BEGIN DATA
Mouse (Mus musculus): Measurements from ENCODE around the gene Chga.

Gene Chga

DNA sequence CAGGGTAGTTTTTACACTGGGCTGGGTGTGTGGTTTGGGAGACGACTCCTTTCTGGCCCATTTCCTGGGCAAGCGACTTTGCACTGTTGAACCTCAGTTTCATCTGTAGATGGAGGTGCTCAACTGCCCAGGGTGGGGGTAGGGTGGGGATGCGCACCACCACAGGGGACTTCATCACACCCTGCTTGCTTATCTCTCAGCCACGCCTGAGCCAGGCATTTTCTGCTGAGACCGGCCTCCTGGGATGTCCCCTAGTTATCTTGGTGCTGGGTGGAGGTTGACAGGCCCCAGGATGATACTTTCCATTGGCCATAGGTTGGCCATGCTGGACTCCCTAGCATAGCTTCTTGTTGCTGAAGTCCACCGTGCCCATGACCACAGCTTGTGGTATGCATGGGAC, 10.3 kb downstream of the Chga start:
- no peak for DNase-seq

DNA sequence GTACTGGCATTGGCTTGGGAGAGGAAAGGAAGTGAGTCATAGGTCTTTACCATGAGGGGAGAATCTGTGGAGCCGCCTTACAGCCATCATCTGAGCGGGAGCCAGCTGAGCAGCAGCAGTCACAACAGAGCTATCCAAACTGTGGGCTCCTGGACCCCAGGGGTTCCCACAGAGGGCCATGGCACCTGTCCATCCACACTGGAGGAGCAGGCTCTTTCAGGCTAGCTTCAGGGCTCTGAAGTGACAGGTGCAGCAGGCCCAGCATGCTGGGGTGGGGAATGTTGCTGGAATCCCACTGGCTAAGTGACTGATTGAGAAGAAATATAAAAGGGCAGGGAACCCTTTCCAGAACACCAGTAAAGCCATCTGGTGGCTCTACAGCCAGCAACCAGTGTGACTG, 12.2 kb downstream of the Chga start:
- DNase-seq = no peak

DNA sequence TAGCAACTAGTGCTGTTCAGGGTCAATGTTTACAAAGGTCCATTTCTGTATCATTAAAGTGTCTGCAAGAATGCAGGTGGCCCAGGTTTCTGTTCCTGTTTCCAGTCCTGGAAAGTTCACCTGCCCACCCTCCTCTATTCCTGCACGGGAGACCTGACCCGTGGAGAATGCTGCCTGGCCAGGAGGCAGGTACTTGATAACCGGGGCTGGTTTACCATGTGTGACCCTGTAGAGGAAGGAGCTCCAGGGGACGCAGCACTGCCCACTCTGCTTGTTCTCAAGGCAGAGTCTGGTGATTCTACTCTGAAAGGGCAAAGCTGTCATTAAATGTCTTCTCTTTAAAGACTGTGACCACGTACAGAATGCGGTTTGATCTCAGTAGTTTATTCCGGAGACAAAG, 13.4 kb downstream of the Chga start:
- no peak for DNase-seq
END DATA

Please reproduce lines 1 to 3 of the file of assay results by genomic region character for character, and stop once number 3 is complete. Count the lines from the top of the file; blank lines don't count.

Mouse (Mus musculus): Measurements from ENCODE around the gene Chga.

Gene Chga

DNA sequence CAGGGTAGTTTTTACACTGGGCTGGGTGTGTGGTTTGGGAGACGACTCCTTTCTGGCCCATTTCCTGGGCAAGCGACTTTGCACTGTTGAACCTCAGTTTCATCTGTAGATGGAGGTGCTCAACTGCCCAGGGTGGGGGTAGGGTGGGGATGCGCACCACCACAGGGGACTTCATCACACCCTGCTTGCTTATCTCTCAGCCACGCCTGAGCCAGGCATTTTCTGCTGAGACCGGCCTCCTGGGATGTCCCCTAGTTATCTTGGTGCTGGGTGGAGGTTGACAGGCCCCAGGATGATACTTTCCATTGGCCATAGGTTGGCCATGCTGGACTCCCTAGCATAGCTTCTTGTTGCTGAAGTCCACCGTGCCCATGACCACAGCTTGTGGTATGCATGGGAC, 10.3 kb downstream of the Chga start: